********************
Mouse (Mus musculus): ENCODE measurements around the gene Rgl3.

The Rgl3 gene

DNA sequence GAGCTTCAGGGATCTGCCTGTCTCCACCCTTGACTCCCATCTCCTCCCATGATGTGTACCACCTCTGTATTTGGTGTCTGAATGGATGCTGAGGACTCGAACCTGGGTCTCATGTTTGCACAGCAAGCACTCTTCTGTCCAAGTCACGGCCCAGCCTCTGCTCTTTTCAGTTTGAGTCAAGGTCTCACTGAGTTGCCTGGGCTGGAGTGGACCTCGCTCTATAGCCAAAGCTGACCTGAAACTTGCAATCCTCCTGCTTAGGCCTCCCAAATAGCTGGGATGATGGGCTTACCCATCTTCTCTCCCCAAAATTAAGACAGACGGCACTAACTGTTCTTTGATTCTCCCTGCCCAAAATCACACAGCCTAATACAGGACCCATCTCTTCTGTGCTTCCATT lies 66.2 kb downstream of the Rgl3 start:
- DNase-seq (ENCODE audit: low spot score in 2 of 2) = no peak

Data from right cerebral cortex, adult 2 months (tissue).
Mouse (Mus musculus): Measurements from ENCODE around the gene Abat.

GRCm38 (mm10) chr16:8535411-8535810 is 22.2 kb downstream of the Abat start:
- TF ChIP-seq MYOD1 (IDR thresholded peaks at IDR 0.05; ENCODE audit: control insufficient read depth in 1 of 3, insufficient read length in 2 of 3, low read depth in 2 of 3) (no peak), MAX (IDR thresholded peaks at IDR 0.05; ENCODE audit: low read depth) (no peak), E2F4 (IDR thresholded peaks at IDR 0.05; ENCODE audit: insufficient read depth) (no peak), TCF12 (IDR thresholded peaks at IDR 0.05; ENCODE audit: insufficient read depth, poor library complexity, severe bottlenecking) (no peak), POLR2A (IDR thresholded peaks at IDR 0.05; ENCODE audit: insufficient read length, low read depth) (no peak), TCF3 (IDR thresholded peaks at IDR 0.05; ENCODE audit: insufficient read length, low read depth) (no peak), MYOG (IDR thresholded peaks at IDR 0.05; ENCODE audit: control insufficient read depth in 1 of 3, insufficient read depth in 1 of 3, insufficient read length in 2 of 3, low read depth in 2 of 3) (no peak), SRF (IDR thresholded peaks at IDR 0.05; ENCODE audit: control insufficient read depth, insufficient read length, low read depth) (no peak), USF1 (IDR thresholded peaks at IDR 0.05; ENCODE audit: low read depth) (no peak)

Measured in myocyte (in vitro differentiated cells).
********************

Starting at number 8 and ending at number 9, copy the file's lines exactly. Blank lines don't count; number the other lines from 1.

- TF ChIP-seq MYOD1 (IDR thresholded peaks at IDR 0.05; ENCODE audit: control insufficient read depth in 1 of 3, insufficient read length in 2 of 3, low read depth in 2 of 3) (no peak), MAX (IDR thresholded peaks at IDR 0.05; ENCODE audit: low read depth) (no peak), E2F4 (IDR thresholded peaks at IDR 0.05; ENCODE audit: insufficient read depth) (no peak), TCF12 (IDR thresholded peaks at IDR 0.05; ENCODE audit: insufficient read depth, poor library complexity, severe bottlenecking) (no peak), POLR2A (IDR thresholded peaks at IDR 0.05; ENCODE audit: insufficient read length, low read depth) (no peak), TCF3 (IDR thresholded peaks at IDR 0.05; ENCODE audit: insufficient read length, low read depth) (no peak), MYOG (IDR thresholded peaks at IDR 0.05; ENCODE audit: control insufficient read depth in 1 of 3, insufficient read depth in 1 of 3, insufficient read length in 2 of 3, low read depth in 2 of 3) (no peak), SRF (IDR thresholded peaks at IDR 0.05; ENCODE audit: control insufficient read depth, insufficient read length, low read depth) (no peak), USF1 (IDR thresholded peaks at IDR 0.05; ENCODE audit: low read depth) (no peak)

Measured in myocyte (in vitro differentiated cells).